We also organise events for pregnant women who keep losing their babies soon after they are born. We go there and light little lamps for them. I also take part in women’s marches — we march with torches, on March 8th, about rape of girls by young boys and the police. We have also gone on marches about acid throwing, and to demand capital punishment to those who throw acid. We campaign on lots of different issues. I also speak at lots of meetings, there are so many pictures of me on marches, speaking at mikes, loads and loads of pictures! When I speak women look at me and realise what pain I have been through. I say to the men, if there are any decent men in the audience, that they should think of me as their sister. I tell them, plead with them that this should not happen if a girl refuses to accept their love or a proposal of marriage, they should not deprive a girl of her parents or her community.

We organise workshops for girls who will not leave their homes. We do not have a lot of money, and it costs a lot to organise a workshop. We have done two so far. First they talk about themselves and explain their own histories, sometimes their families are there as well. The families talk too, because everyone is traumatised. They go to different places in group without covering their faces. Some have gone back to studying after the workshop, and some are taking exams now. We can usually find some sponsorship for education.

Linda:  Do the women keep in touch with each other?

Bina:  We keep in touch with them through letters after they go home from the hospital. They all want to get together again, but they live quite a long way away, fifty and hundred miles from Dhaka. We cannot afford to pay for their travel, accommodation, food etc. That is why we have not had a workshop for a few months now. We will organise another one when we have the money.

Linda:  And what about the men, are any of them prosecuted?

Bina:  One of the main parts of Naripokkho’s work is to help with the legal case. We give all the help we can, but not many men are prosecuted — about four have been caught and are now in prison, a few are awaiting bail. Some people who live in the villages bribe the police, the father and brothers of the attackers stand bail for the yong men. Two people from Naripokkho including a lawyer go and see the head police officer and tell him that there is a bail application, and the village police are contacted and told to refuse bail. We go to court with women.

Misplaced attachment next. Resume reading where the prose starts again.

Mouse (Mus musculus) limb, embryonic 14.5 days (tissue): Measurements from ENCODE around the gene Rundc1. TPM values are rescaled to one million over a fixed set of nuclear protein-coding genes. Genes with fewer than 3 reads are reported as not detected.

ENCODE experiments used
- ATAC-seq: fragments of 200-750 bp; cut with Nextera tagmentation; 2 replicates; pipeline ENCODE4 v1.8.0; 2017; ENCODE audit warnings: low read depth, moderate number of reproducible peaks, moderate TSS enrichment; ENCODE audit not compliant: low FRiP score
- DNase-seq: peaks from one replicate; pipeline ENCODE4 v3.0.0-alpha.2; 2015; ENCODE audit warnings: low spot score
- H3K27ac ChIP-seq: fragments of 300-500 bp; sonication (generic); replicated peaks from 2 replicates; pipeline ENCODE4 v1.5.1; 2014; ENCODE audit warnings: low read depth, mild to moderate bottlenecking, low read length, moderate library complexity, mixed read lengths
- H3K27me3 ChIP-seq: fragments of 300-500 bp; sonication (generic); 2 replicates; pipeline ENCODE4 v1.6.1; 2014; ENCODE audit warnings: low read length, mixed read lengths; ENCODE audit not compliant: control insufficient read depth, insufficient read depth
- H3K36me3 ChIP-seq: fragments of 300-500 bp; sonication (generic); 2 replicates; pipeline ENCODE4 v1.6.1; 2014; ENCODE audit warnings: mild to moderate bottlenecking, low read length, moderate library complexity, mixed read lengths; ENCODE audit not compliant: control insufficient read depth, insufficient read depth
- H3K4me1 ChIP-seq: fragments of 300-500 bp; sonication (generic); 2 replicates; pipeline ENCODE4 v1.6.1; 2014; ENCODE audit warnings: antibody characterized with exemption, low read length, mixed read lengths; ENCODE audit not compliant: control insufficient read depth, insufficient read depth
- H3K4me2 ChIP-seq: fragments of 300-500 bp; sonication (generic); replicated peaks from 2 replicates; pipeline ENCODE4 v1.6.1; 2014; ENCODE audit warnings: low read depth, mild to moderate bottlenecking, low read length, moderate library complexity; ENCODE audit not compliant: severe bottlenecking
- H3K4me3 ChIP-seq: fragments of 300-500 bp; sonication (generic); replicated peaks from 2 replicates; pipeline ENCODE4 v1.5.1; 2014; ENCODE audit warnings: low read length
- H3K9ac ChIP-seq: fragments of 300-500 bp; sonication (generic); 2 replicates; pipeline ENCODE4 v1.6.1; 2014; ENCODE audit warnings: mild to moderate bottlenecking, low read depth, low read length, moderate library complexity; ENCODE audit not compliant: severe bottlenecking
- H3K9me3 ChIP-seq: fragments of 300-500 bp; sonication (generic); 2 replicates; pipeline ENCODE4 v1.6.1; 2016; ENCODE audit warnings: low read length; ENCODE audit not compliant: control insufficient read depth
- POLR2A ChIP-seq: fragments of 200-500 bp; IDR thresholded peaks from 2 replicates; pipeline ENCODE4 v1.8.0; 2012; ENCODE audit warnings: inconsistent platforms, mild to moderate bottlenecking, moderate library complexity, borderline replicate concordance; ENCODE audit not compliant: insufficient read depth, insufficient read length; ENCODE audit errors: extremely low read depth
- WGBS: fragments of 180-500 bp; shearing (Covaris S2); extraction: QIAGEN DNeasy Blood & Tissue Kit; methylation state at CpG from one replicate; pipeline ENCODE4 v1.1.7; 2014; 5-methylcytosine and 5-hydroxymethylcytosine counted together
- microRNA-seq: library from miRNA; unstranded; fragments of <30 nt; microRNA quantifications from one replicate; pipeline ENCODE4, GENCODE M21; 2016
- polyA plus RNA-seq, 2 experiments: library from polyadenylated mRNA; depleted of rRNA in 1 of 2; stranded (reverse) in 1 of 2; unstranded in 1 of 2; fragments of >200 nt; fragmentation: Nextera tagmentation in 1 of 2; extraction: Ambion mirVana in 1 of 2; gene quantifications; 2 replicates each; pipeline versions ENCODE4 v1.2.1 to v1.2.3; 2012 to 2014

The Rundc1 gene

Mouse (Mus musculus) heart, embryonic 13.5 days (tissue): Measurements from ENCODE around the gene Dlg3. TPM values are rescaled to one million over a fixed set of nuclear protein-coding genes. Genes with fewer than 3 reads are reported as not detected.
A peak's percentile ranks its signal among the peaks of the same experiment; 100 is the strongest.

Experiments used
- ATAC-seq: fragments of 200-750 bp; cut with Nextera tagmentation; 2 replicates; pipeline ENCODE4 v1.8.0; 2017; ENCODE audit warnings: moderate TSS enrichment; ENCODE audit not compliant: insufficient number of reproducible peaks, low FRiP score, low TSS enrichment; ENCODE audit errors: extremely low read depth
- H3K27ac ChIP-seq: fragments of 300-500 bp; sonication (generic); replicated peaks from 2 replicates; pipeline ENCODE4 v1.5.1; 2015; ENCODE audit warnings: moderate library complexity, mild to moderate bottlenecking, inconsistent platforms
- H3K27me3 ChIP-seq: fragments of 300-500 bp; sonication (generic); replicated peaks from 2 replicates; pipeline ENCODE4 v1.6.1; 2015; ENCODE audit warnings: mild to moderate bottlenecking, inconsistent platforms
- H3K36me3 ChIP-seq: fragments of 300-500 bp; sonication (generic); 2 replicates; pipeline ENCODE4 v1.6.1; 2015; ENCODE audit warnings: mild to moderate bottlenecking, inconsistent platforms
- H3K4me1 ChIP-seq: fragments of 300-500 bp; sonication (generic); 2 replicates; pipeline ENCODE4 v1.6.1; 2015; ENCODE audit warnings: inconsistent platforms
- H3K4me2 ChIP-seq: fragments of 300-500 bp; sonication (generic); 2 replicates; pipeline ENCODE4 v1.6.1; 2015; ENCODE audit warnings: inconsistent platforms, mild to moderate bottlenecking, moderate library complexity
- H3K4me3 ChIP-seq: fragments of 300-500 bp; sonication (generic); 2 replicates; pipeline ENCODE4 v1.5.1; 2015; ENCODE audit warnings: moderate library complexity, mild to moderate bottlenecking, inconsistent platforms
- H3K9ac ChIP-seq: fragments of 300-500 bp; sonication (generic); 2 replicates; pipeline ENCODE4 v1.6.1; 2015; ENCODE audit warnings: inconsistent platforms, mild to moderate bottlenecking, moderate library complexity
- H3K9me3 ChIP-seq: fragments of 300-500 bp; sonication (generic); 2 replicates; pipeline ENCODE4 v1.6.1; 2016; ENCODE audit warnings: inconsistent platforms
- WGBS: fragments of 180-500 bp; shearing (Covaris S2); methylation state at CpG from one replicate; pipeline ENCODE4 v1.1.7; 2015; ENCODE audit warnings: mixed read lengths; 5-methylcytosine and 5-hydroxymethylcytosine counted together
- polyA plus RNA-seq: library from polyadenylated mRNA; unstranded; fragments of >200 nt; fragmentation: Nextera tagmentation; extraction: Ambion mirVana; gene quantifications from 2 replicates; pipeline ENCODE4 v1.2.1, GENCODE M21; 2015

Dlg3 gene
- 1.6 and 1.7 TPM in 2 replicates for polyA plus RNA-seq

Paying for hospital fees is still a big issue. It costs a huge amount to bring doctors from abroad to do plastic surgery. A doctor from India came, and we organised a big function. He agreed to operate on the serious cases — including myself — in Bombay. Nothing has happened since. The Law Minister came and promised that acid burn cases would be treated free of charge, but there again nothing has happened. People make empty promises. Lots of people agree to give us money, but that is where it ends, they never pay up! Someone saw my story in a newspaper and offered to pay for my treatment, but only if it was in Bangladesh. But there isn’t anyone there who can treat me

We take them to lots of places, like the theatre, to cheer them up. We organised a big show in which all the girls who have suffered acid attacks took part. Some sang, some acted in a play, I sang. It was a very nice show. We try lots of ways to lessen the pain the acid burn girls suffer. They have to deal with effects of the attacks — how to keep themselves fed, how to deal with the legal case, their whole life changes. I have accepted the situation, not everybody can. It is just not possible!


Naripokkho (Taken from the organisation’s leaflet ‘Combatting Acid Violence’)

The group was founded in 1983 to advance women’s rights and resist violence against women. It is primarily a voluntary organisation, and currently its main areas of work are: violence against women and human rights, reproductive rights and women’s health, gender issues in environment and development, representation of women in media and cultural politics.

Acid violence was taken up as an issue in 1995. The first recorded acid attack took place in the early 1960s. Currently one attack is reported every three days. The increase is due to the increased availability of acid, and the willingness of young men to use it for vengeful acts, when they have been ‘rejected’. It is women and girls’ faces which are targeted. Attacks usually take place at night when the victim is asleep, and children who are sleeping next to the victim also suffer acid burns.

Naripokkho has two aims — to support survivors of acid attacks and to seek justice through working on the police case. The first workshop for survivors was held in April 1997

Bina Akhtar… motivated all the girls to take off their veils, which concealed the scars and to share their stories. She was determined that the workshop should not only be for grieving but an occasion for joyous celebration because they were all alive and life was still worth living.

These are the problems the girls identified: lack of proper medical care for severe burns, cost of health care, lack of proper care for eyes, the victim and her family being threatened by the perpetrators and their family if a police case is filed, negligent police investigations, bribery of the police, harassment of the family, being in public with a disfigurement, feeling unable to go back to old lifestyle/school, not being safe at home because of harassment, economic losses because of health care and legal costs

Survivors are encouraged to write their own stories which are then published. Naripokkho’s work with acid survivors is on the empowerment of the survivors so that they continue with their lives with renewed vigour and become active in the movement against violence against women.